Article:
Philly organization lends a hand to Manheim’s restored trolley car

By on April 25, 2018

 

Nine members of the Friends of the Philadelphia Trolleys visited Manheim on April 14 to help make the railroad station trolley ready for the 2018 tourist season. Shown (left to right) are Bill Monaghan, George Rich, Mike Lawson, Chris Powell, Jerry Sateriale, Andrew Nawn, Jerry Evans, and Matt Nawn. John Boyle is missing from the photo.

For many people, a ride on a trolley is a thing of the past. That past comes alive with the Manheim Historical Society’s restored 1926 Birney trolley.

It’s housed in a trolley barn at the organization’s Manheim train station complex, 210 S. Charlotte St. On Sunday afternoons over the summer, weather permitting, visitors can take a ride back in time as the trolley travels along the 300-foot track in front of the train station.

According to the society’s records, Birney Trolley #236 was first owned by the Conestoga Traction Company, Lancaster. It was one of 41 trolleys, or streetcars, that was in service within Lancaster. It was used on a run from Lancaster to Rocky Springs Park, an amusement park that was located south of the city and along the Conestoga River.

When trolley service stopped, the trolley was abandoned. In 1947 it was acquired by the Lancaster Chapter of the National Railway Historical Society. Lancaster Chapter NRHS records indicate that it was the last regular car (trolley) to be operated over the three-mile Rocky Springs run. The trolley was later donated to Landis Valley Village & Farm Museum.

Jerry Sateriale, Matt Nawn, Andrew Nawn, and George Rich take Manheim Historical Society’s restored 1926 Birney trolley for a test drive.

In 1990, the car was acquired by the historical society. It was painstakingly restored in the 1990s by a group of historical society members that included the late Ben Hershey, the late Charles George, and Bill Althouse. It received a historical marker plaque from the Historic Preservation Trust of Lancaster County in 2014, and the two motors that provide power to the trolley had a major overhaul in 2015 and was back in service a year later.

Since then, members of the Friends of the Philadelphia Trolleys have helped society volunteers keep the trolley operating. Nine members of the trolley organization worked on the trolley Saturday, April 14. They included Matt and Andrew Nawn, John Boyle, Jerry Evans, Mike Lawson, Bill Monaghan, Chris Powell, George Rich, and Jerry Sateriale.

These volunteers rebuilt the door cylinders and worked on brake valves, breaker boxes and controllers as well as some other minor repairs.

John “Ike” Eichelberger, chair of the historical society’s maintenance committee, said the society hosted a luncheon for the volunteers, and they also took a ride or two on the trolley.

“They are a great resource for us,” he said. “They traveled a bit to help us, and it’s greatly appreciated.”

Mike Lawson completes some technical work inside the trolley.

Matt Nawn, a member of the trolley group’s board, said the organization’s main focus is Philadelphia trolleys, and it provides grants to organizations that are restoring trolleys with a Philadelphia connection. The organization’s members, who include retirees from the transportation industry that had operated and/or worked on trolleys, also provide technical support for trolley restoration projects as well as physical support for organizations such as the Manheim Historical Society.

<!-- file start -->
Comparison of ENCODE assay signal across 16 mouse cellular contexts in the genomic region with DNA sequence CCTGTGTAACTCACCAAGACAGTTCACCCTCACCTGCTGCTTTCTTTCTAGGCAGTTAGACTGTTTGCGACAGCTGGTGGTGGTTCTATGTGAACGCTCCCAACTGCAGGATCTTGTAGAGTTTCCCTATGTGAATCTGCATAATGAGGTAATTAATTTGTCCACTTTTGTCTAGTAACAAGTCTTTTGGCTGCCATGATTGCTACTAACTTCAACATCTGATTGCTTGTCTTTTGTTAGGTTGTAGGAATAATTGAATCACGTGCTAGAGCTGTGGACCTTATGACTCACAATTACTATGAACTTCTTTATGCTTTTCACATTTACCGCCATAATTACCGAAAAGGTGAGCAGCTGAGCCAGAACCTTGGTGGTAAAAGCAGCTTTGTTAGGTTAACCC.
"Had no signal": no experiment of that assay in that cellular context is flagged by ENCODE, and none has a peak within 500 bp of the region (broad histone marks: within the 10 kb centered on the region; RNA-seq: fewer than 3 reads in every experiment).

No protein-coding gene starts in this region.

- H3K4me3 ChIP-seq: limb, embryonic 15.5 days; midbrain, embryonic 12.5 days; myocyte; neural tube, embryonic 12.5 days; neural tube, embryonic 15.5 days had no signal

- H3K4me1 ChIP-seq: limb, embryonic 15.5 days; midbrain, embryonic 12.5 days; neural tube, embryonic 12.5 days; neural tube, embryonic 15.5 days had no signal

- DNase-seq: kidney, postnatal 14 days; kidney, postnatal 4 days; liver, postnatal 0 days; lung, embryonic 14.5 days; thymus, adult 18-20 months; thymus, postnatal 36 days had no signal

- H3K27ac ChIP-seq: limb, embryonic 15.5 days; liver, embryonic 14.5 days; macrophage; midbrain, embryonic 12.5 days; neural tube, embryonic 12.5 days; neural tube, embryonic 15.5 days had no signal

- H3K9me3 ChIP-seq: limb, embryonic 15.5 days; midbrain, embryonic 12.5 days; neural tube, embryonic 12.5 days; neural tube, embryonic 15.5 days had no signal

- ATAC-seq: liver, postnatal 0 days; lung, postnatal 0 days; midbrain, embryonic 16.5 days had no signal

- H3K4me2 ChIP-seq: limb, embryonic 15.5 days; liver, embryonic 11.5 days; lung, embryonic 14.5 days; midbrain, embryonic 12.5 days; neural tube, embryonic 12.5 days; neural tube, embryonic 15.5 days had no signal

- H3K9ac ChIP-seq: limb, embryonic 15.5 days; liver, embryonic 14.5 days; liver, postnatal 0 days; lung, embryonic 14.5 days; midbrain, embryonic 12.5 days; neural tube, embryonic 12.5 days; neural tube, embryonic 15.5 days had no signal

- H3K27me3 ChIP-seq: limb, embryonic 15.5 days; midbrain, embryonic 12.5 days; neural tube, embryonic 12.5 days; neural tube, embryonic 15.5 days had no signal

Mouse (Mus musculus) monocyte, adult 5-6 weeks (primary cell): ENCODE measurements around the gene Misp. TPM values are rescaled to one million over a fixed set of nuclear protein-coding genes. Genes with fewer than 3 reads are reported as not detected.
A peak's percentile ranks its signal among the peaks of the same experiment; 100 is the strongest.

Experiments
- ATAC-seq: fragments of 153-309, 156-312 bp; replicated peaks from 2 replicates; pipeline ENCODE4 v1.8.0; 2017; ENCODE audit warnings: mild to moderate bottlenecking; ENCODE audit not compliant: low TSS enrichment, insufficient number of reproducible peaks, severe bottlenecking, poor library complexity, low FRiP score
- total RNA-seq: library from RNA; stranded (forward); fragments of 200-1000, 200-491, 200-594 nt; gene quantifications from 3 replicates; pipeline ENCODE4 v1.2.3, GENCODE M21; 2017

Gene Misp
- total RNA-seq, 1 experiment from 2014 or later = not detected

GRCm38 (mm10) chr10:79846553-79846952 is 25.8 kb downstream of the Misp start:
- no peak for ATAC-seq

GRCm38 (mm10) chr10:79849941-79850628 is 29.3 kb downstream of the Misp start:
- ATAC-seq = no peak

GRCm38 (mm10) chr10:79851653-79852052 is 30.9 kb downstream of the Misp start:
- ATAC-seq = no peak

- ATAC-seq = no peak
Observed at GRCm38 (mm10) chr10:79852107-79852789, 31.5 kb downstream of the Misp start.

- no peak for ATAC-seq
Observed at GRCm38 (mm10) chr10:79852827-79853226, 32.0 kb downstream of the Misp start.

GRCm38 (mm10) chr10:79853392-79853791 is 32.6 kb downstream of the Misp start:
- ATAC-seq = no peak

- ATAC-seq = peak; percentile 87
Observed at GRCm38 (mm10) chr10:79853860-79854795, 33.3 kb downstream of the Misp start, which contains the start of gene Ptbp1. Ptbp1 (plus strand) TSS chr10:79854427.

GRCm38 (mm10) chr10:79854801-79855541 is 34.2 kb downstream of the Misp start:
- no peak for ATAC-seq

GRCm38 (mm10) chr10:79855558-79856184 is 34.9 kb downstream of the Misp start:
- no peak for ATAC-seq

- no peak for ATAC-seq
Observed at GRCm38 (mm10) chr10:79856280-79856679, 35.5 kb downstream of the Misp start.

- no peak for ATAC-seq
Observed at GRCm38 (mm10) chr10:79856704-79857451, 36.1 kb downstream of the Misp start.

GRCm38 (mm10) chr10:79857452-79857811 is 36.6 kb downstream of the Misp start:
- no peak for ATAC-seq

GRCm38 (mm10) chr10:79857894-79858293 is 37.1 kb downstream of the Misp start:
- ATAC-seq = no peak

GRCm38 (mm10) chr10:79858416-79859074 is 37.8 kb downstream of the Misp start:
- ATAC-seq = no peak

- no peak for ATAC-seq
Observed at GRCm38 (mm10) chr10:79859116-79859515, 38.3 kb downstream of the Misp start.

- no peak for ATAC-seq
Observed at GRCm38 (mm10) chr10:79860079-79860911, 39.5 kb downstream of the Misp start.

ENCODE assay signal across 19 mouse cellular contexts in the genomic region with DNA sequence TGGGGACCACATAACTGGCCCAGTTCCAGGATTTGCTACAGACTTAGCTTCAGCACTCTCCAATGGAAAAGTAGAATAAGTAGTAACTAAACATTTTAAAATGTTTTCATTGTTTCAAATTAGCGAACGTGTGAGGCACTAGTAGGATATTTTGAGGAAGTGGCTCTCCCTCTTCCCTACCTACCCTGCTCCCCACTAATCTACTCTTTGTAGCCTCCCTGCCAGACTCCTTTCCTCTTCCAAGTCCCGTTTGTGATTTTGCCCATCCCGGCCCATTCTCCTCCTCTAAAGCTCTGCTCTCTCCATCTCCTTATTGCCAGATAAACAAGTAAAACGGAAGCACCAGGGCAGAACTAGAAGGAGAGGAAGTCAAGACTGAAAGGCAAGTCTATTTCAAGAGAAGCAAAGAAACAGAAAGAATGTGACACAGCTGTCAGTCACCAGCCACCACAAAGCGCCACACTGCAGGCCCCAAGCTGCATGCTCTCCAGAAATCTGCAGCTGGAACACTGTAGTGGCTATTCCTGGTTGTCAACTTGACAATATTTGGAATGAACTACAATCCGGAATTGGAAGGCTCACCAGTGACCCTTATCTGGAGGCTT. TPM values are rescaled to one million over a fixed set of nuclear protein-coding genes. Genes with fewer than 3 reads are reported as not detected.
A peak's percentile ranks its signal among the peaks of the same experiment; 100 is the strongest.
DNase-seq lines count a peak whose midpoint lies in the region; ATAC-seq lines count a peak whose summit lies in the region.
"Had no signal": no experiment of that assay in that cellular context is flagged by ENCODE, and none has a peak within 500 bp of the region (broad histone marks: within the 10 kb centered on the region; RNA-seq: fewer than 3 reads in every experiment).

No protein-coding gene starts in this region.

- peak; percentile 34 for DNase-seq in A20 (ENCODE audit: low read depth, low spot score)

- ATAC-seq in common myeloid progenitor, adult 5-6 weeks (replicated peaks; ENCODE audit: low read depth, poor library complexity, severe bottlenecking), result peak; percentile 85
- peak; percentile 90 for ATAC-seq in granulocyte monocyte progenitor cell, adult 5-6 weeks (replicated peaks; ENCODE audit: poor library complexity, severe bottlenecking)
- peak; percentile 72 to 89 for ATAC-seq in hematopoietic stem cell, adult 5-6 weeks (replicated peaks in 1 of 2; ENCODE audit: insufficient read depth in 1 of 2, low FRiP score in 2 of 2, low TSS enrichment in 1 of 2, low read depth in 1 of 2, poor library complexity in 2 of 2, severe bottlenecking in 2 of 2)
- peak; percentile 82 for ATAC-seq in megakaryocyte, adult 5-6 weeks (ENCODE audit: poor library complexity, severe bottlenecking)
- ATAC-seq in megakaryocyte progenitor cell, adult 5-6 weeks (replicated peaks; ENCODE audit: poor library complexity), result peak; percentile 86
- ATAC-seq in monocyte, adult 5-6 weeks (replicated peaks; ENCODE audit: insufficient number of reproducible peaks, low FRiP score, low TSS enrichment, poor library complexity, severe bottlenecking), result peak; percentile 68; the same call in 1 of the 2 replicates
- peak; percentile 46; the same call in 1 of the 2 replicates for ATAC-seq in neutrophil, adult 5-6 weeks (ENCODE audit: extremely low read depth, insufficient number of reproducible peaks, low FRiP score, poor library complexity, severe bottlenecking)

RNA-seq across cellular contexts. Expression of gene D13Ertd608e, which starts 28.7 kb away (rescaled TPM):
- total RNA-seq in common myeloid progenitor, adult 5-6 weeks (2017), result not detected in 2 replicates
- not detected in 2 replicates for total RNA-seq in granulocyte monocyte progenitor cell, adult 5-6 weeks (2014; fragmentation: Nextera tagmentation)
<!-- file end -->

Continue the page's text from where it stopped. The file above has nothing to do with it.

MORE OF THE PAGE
“What makes the Manheim Historical Society’s trolley unique is that it’s not part of a collection at a trolley museum, said Nawn “It’s interpreted as part of Manheim and Lancaster County history, and it’s located at the restored train station that serves as a transportation museum.”

Nawn said his interest in trolleys began as a child growing up in Upper Darby Township, which borders west Philadelphia

“My grandmother didn’t have a car, so when she took me shopping we used public transportation such as the trolley. I also rode a trolley to school,” he explained, “There was a trolley barn in my neighborhood, and I would walk or ride my bike to see what went on there.”

Nawn said he first became aware of the Manheim Historical Society’s trolley when his wife, Beth (Shaffer) Nawn as a student at Millersville University. He was a student at Villanova University at the time, and got to know Ben Hershey on visits to see Beth.

“I met Ben Hershey, and he showed me the trolley. I’ve had a few rides on it over the years, and when the society needed some technical assistance after the motors were overhauled three years ago, our trolley organization was glad to help,” he said. “We’ve been providing assistance since then. It’s wonderful to be able to help an organization like the Manheim Historical Society.”

Eichelberger said the only thing remaining to be done on the trolley is a complete interior and exterior cleaning, which the society’s volunteers plan to do in the next week or two.

The Manheim Historical Society hosts an open house at the restored train station Sundays from 1 to 4 p.m. beginning June 3 and continuing through Sept. 30. For more information visit manheimpa.com or the society’s Facebook page.

Rochelle Shenk is a correspondent for the Lititz Record Express. She welcomes your comments and questions at RAASHENK@aol.com.

Conestoga Traction Company’s trolley #19 at the northern terminus of the Manheim line on South Main Street in 1913. The power house was demolished a few years ago during the five-points improvement project that added a traffic signal to the intersection of Fruitville Pike/Main Street and New Charlotte Street. The project also widened the intersection (adding turn lanes). The traffic signal coordinates with the gated railroad crossing, the crossing gates or arms were added with this project. (Image courtesy of Kerry Glenn)

Leave a Reply

Your email address will not be published. Required fields are marked *